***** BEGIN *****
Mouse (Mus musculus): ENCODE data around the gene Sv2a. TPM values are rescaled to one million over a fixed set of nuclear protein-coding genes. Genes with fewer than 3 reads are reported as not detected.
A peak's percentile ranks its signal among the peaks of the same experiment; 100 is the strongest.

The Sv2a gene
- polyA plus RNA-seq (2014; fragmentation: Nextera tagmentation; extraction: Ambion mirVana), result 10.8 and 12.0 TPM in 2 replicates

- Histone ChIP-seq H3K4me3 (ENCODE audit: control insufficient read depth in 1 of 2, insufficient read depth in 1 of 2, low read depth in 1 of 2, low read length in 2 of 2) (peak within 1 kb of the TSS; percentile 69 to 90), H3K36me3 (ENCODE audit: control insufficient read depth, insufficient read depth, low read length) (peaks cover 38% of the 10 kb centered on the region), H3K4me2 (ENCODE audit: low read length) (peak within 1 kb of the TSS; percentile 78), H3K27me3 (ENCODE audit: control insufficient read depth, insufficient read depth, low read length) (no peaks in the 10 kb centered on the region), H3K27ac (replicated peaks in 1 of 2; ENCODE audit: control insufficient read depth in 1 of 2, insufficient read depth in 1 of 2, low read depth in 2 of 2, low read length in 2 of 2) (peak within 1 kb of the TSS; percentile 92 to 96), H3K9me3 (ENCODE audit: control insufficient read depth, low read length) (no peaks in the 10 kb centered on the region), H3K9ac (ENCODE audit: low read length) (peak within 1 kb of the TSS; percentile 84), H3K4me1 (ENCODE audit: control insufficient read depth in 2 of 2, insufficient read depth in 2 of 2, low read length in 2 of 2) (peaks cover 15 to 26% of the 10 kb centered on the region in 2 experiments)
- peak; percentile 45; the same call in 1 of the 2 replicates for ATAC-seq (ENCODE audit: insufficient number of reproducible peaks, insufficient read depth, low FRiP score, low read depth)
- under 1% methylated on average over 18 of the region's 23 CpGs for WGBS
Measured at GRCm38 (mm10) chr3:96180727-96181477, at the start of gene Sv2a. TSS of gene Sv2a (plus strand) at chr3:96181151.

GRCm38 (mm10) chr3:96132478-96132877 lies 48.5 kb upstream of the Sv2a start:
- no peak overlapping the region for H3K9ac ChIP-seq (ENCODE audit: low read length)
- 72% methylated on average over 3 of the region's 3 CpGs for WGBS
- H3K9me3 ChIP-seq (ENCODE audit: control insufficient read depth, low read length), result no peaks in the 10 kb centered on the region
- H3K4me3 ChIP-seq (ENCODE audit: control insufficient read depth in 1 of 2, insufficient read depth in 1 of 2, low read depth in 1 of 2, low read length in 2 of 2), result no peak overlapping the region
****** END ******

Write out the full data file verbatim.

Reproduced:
Mouse (Mus musculus): ENCODE data around the gene Sv2a. TPM values are rescaled to one million over a fixed set of nuclear protein-coding genes. Genes with fewer than 3 reads are reported as not detected.
A peak's percentile ranks its signal among the peaks of the same experiment; 100 is the strongest.

The Sv2a gene
- polyA plus RNA-seq (2014; fragmentation: Nextera tagmentation; extraction: Ambion mirVana), result 10.8 and 12.0 TPM in 2 replicates

- Histone ChIP-seq H3K4me3 (ENCODE audit: control insufficient read depth in 1 of 2, insufficient read depth in 1 of 2, low read depth in 1 of 2, low read length in 2 of 2) (peak within 1 kb of the TSS; percentile 69 to 90), H3K36me3 (ENCODE audit: control insufficient read depth, insufficient read depth, low read length) (peaks cover 38% of the 10 kb centered on the region), H3K4me2 (ENCODE audit: low read length) (peak within 1 kb of the TSS; percentile 78), H3K27me3 (ENCODE audit: control insufficient read depth, insufficient read depth, low read length) (no peaks in the 10 kb centered on the region), H3K27ac (replicated peaks in 1 of 2; ENCODE audit: control insufficient read depth in 1 of 2, insufficient read depth in 1 of 2, low read depth in 2 of 2, low read length in 2 of 2) (peak within 1 kb of the TSS; percentile 92 to 96), H3K9me3 (ENCODE audit: control insufficient read depth, low read length) (no peaks in the 10 kb centered on the region), H3K9ac (ENCODE audit: low read length) (peak within 1 kb of the TSS; percentile 84), H3K4me1 (ENCODE audit: control insufficient read depth in 2 of 2, insufficient read depth in 2 of 2, low read length in 2 of 2) (peaks cover 15 to 26% of the 10 kb centered on the region in 2 experiments)
- peak; percentile 45; the same call in 1 of the 2 replicates for ATAC-seq (ENCODE audit: insufficient number of reproducible peaks, insufficient read depth, low FRiP score, low read depth)
- under 1% methylated on average over 18 of the region's 23 CpGs for WGBS
Measured at GRCm38 (mm10) chr3:96180727-96181477, at the start of gene Sv2a. TSS of gene Sv2a (plus strand) at chr3:96181151.

GRCm38 (mm10) chr3:96132478-96132877 lies 48.5 kb upstream of the Sv2a start:
- no peak overlapping the region for H3K9ac ChIP-seq (ENCODE audit: low read length)
- 72% methylated on average over 3 of the region's 3 CpGs for WGBS
- H3K9me3 ChIP-seq (ENCODE audit: control insufficient read depth, low read length), result no peaks in the 10 kb centered on the region
- H3K4me3 ChIP-seq (ENCODE audit: control insufficient read depth in 1 of 2, insufficient read depth in 1 of 2, low read depth in 1 of 2, low read length in 2 of 2), result no peak overlapping the region